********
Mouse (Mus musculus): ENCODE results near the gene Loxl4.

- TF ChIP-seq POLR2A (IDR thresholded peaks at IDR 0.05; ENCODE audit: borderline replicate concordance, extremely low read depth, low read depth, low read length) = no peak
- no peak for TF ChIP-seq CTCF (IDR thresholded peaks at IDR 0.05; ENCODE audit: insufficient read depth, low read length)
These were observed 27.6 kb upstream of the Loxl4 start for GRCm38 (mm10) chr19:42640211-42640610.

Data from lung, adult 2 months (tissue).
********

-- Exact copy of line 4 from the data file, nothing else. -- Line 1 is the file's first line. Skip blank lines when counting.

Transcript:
These were observed 27.6 kb upstream of the Loxl4 start for GRCm38 (mm10) chr19:42640211-42640610.